Most important step: Please make sure your filling is piping hot, fresh from the saucepan, when you pour it into the shell and add the meringue!! The filling has to be hot because the steam will travel up through the egg whites and cook the meringue from the bottom. If the filling has cooled, when the pie goes in the oven, the heat will heat up the filling and the steam will get trapped between the filling and meringue, creating a watery layer that causes the top and filling to separate. This is undesirable. So please, make sure your meringue is finished, then take the filling off the stove, pour in the pie, and top.
If you don’t seal the meringue to the edges of the crust, it will shrink and pull away from the crust, leaving gaps of filling showing, and causing a smaller, flatter, less appealing meringue on top.
Use the back of a spoon to create the peaks. Dig it in the meringue a little, and pull up quickly. Play with it and do what feels comfortable.
Some recipes call for a quick blast in a hot oven or under the broiler. I like putting the pie in a slightly cooler oven for a little longer. I feel more comfortable with the whites getting cooked enough, and it browns more evenly. Be sure to watch the pie because it can go from white to on fire pretty fast!
When it’s browned to your liking, pull it out. I would let it cool for an hour or so before serving, but this is one of those pies that tastes best at room temperature on the same day it’s made. If it doesn’t get eaten all in one day, put it in the fridge loosely covered with foil. Plastic wrap will create too much moisture.
Hopefully those tips and instructions make you feel more confident and excited about making this pie! And if your meringue fails, the filling still tastes pretty darn good. Best of luck and Happy Pie Making! (if anyone else has tips to add, please feel free to share! I’m certainly not an expert yet)
- 1½ cups white sugar
- ⅓ cup cornstarch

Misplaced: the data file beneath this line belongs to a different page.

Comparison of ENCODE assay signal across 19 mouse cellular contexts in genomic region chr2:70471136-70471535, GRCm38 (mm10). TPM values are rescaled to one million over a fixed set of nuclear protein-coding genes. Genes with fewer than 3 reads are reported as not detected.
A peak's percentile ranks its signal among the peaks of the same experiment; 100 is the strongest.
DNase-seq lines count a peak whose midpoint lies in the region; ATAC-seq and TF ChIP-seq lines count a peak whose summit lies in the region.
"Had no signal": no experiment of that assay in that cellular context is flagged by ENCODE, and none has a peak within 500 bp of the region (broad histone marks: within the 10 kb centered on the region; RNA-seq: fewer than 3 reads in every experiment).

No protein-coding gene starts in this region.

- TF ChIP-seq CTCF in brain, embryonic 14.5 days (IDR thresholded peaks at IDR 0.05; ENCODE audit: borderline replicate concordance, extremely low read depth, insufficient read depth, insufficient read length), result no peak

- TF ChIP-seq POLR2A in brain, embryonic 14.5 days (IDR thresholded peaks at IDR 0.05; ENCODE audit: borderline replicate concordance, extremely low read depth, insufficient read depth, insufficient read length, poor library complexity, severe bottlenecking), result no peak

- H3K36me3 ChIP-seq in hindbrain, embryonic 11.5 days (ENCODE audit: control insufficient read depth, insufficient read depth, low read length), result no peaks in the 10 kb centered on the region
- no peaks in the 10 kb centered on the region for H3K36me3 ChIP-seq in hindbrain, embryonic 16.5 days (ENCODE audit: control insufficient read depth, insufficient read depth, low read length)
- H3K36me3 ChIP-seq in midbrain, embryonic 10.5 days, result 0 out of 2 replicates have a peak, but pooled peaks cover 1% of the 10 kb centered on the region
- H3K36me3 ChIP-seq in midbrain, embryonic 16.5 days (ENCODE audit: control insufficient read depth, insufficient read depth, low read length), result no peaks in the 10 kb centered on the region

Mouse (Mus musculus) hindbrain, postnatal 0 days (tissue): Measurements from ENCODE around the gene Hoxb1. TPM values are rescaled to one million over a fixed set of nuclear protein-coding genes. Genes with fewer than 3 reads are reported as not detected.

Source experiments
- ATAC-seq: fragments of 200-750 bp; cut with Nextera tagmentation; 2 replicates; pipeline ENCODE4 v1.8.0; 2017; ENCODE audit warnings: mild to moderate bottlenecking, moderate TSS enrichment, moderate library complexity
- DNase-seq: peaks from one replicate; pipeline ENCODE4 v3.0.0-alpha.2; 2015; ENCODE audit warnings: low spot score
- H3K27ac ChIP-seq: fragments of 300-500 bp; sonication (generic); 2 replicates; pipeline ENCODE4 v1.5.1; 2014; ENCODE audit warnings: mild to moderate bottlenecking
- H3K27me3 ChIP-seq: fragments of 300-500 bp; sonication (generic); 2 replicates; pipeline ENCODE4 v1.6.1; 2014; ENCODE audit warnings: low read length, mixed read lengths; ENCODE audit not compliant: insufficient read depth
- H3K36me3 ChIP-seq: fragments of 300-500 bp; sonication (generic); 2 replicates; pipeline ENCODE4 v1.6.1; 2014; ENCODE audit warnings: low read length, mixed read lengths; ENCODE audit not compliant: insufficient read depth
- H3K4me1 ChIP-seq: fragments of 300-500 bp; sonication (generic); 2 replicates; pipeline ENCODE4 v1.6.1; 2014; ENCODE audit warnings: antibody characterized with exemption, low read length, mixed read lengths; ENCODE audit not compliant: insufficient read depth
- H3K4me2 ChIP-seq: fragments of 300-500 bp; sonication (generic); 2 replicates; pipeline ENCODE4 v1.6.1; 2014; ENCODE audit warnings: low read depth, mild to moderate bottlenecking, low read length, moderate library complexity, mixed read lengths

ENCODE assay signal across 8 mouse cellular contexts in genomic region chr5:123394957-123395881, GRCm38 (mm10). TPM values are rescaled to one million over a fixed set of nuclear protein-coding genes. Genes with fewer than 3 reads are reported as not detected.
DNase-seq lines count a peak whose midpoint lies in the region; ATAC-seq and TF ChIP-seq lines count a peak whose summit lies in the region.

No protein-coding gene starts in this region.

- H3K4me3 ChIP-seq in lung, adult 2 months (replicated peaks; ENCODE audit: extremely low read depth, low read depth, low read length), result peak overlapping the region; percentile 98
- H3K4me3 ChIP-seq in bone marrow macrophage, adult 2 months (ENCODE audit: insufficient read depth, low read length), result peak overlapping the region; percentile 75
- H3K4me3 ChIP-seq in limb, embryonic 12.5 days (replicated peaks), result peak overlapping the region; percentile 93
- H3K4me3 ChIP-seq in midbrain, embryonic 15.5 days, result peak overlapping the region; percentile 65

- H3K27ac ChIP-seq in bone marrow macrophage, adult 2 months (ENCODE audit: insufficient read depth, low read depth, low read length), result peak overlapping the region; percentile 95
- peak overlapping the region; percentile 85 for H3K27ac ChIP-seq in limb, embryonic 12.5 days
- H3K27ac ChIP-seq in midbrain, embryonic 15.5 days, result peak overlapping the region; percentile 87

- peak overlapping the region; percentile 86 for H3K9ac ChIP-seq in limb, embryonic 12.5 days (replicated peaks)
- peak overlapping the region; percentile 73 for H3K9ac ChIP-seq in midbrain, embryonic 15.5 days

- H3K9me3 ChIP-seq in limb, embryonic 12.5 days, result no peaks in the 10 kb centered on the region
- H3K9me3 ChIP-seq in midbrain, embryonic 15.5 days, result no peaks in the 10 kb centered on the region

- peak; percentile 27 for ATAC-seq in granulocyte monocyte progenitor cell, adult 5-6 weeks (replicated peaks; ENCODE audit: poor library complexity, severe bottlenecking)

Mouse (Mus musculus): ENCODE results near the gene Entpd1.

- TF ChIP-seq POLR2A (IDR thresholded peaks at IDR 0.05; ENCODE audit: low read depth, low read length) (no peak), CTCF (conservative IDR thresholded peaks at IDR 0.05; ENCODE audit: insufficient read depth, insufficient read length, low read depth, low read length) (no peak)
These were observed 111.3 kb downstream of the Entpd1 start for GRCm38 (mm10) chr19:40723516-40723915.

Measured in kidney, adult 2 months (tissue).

- 1½ cups cold water
- 3 eggs, separated into yolks and whites
- 4 medium lemons
- 3 Tbsp. butter, softened
- 1 baked pie shell
- 3 reserved egg whites (the ones you separated)
- 6 Tbsp. white sugar
- ¼ tsp. cream of tartar
- ½ tsp. vanilla extract
- Grate and/or zest the skin of all lemons into a small bowl. Slice the lemons in half and squeeze the juice into a separate bowl. Remove seeds if necessary and set aside.
- Mix sugar and cornstarch in a heavy saucepan. Add cold water and whisk mixture until smooth. Heat on medium to medium-high heat and stir constantly while allowing mixture to come to a boil.
- When mixture begins to boil, continue stirring constantly and allow to boil for 2-3 minutes, letting filling become thick and glossy.
- Remove from heat and pour about a ½-1 cup of hot filling slowly into the bowl with the separated egg yolks, make sure to be mixing the eggs while the hot filling is being poured in. Return egg yolk mixture into saucepan and heat and whisk until smooth. Bring to a boil again. Boil for about 2 minutes.
- Whisk in the butter until smooth. Add the lemon juice and lemon rind, whisk until smooth. Pour filling into pie shell and immediately top with meringue.
- Spread the meringue to the edges of the pie crust, being sure to seal the meringue and crust. There should be no holes where the filling shows through. Using the back of a spoon, create the signature peaks.
- Place in a preheated oven at 375 degrees for about 8-10 minutes. Watch the pie to make sure the meringue does not burn and to see if you need to turn the pie to get the topping browned evenly. Remove from oven and let sit on counter or serve immediately. Store in the refrigerator, loosely covered with tin foil, for up to 3 days.
- FOR THE MERINGUE: Add the egg whites into a stainless steel or glass mixing bowl. Whip on high speed. Add the cream of tartar when the egg whites are very foamy, just before they start to firm up.
- Very gradually add the sugar while beating. You want to make sure it's completely dissolved into the eggs. Add the vanilla after the sugar. The entire process should take about 10-12 minutes, or until stiff peaks form, the sugar is well dissolved, and the meringue looks glossy.
- *Be sure the filling is piping hot when you pour into the pie crust and top immediately with the meringue.
If the meringue separates from the pie filling and there is a layer of moisture underneath, it is because the filling was not piping hot when you placed the meringue on top.
You should not beat the meringue and let it sit at room temperature for 15 minutes because it will weep and collapse.